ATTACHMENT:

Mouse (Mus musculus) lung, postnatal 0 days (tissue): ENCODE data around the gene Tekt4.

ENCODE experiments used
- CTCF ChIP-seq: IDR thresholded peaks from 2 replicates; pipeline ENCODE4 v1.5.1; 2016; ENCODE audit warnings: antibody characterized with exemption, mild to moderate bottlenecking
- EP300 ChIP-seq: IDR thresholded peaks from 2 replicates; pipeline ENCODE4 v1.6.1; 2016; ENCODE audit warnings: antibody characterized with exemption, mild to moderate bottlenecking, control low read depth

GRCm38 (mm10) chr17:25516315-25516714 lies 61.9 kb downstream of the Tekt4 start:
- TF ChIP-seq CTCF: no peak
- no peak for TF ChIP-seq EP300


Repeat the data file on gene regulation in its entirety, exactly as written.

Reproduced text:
Mouse (Mus musculus) lung, postnatal 0 days (tissue): ENCODE data around the gene Tekt4.

ENCODE experiments used
- CTCF ChIP-seq: IDR thresholded peaks from 2 replicates; pipeline ENCODE4 v1.5.1; 2016; ENCODE audit warnings: antibody characterized with exemption, mild to moderate bottlenecking
- EP300 ChIP-seq: IDR thresholded peaks from 2 replicates; pipeline ENCODE4 v1.6.1; 2016; ENCODE audit warnings: antibody characterized with exemption, mild to moderate bottlenecking, control low read depth

GRCm38 (mm10) chr17:25516315-25516714 lies 61.9 kb downstream of the Tekt4 start:
- TF ChIP-seq CTCF: no peak
- no peak for TF ChIP-seq EP300